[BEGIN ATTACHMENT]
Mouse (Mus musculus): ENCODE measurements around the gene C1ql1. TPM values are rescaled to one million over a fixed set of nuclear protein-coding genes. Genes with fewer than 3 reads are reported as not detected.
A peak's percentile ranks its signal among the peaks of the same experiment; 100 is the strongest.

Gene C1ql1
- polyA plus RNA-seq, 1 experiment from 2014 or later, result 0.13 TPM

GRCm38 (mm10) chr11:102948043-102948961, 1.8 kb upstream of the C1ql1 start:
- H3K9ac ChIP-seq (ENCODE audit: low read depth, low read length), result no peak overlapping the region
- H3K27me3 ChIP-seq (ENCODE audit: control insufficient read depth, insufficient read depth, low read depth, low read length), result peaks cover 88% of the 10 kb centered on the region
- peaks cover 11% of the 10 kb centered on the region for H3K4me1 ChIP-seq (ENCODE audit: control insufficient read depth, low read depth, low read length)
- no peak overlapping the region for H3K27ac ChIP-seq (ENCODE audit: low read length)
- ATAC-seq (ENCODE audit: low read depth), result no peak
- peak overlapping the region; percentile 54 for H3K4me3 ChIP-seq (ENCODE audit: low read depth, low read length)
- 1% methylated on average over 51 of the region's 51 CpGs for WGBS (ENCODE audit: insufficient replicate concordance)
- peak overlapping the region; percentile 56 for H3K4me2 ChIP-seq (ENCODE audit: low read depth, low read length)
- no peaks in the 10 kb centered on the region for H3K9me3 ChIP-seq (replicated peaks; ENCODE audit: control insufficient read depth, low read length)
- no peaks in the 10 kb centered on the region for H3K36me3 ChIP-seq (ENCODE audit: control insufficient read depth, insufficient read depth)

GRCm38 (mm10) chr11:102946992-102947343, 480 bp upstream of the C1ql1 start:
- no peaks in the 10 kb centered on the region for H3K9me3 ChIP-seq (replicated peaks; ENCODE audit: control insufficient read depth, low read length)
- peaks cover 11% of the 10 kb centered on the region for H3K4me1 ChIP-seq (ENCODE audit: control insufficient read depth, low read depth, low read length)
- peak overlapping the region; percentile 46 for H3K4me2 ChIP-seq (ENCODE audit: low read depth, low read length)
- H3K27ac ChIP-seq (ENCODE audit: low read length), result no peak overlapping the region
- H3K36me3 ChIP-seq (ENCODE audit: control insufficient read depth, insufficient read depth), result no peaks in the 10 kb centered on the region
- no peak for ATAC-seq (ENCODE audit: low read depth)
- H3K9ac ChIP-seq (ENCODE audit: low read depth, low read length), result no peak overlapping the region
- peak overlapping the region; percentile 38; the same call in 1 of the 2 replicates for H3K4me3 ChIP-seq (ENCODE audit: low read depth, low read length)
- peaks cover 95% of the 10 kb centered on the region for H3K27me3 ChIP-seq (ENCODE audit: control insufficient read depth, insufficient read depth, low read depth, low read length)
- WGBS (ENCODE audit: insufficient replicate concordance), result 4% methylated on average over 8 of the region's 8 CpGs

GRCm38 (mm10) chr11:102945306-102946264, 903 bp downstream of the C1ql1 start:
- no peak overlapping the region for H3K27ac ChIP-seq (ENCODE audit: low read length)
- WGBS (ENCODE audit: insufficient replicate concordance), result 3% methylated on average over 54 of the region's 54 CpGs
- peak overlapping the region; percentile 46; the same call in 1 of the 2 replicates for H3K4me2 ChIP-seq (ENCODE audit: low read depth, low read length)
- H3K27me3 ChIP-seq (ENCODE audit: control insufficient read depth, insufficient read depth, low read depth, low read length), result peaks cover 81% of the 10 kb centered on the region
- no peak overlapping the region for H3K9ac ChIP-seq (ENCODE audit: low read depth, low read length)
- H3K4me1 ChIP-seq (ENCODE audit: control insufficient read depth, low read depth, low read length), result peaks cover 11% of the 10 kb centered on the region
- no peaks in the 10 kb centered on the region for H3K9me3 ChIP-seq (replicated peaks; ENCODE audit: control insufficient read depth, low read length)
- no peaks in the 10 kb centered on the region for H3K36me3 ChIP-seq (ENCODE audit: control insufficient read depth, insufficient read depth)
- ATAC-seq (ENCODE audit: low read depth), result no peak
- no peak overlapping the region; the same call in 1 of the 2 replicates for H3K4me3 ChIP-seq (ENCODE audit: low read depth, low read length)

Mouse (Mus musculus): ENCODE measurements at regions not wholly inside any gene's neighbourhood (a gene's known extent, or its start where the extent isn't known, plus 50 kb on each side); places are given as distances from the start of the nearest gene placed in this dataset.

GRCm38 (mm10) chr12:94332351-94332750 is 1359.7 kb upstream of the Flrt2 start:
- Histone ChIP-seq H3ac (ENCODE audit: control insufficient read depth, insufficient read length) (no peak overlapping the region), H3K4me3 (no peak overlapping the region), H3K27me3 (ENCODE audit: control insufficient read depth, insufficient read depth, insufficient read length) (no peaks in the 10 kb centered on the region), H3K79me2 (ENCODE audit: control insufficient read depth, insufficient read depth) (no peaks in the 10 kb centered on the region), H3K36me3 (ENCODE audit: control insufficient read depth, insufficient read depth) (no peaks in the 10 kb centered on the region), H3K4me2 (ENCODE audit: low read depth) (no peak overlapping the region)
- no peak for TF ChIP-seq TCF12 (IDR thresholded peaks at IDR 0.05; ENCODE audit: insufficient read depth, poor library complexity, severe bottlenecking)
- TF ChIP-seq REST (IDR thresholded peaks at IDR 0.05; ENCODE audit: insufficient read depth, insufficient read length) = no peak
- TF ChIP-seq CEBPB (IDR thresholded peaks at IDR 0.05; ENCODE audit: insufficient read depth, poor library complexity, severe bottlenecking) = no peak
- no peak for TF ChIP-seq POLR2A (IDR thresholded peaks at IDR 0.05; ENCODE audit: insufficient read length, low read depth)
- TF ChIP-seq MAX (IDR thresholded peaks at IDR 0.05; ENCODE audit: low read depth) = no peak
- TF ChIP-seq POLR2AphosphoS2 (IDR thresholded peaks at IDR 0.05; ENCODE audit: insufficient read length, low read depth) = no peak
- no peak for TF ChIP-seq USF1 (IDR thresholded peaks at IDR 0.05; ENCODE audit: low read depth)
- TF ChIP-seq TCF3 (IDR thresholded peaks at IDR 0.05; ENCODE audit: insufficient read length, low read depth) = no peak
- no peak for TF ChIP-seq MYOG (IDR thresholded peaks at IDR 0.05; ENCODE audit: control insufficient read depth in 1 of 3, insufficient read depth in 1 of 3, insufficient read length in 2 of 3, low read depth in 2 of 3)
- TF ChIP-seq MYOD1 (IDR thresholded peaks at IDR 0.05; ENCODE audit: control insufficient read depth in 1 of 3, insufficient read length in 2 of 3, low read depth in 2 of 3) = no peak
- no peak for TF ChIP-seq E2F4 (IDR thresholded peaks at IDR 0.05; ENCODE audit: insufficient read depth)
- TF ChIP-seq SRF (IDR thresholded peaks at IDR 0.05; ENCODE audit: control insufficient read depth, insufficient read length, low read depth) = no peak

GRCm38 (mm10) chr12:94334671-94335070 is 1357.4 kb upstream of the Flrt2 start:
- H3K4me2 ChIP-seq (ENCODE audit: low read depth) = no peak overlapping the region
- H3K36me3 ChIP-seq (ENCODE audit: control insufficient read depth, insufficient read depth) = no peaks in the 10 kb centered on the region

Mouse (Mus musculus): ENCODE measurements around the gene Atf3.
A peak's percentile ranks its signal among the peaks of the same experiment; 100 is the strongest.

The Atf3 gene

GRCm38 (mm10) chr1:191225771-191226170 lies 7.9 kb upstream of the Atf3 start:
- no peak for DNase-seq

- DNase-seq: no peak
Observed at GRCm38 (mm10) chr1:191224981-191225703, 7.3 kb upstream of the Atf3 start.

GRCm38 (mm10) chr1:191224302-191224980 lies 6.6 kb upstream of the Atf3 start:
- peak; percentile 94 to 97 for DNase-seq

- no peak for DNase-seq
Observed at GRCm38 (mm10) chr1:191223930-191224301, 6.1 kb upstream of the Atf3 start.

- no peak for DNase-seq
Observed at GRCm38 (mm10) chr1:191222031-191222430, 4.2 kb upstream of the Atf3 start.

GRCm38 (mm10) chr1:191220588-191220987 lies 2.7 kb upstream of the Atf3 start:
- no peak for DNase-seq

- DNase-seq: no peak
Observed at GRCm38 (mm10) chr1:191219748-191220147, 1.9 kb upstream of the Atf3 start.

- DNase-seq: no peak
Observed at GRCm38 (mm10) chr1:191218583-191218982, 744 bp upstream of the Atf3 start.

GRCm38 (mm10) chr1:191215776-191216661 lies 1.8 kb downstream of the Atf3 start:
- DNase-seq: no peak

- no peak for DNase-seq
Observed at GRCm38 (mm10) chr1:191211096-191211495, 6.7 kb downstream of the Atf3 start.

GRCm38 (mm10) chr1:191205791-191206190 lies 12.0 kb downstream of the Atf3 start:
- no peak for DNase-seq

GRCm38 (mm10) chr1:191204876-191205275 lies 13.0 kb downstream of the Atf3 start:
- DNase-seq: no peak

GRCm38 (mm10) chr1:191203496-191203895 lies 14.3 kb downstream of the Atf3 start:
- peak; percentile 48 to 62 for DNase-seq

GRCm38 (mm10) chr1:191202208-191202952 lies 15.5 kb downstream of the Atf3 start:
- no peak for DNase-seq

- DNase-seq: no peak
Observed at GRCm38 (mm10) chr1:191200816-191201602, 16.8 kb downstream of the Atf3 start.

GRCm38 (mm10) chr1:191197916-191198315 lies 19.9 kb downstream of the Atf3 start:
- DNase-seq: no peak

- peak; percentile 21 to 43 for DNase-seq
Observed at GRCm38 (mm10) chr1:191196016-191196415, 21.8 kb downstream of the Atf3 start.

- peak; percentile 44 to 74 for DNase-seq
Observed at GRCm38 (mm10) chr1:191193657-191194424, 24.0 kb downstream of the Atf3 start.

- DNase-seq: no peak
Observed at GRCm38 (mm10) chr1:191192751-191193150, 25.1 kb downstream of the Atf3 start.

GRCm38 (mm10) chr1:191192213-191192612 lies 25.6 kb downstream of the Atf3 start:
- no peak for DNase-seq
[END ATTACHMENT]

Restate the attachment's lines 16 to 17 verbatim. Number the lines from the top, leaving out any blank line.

GRCm38 (mm10) chr11:102946992-102947343, 480 bp upstream of the C1ql1 start:
- no peaks in the 10 kb centered on the region for H3K9me3 ChIP-seq (replicated peaks; ENCODE audit: control insufficient read depth, low read length)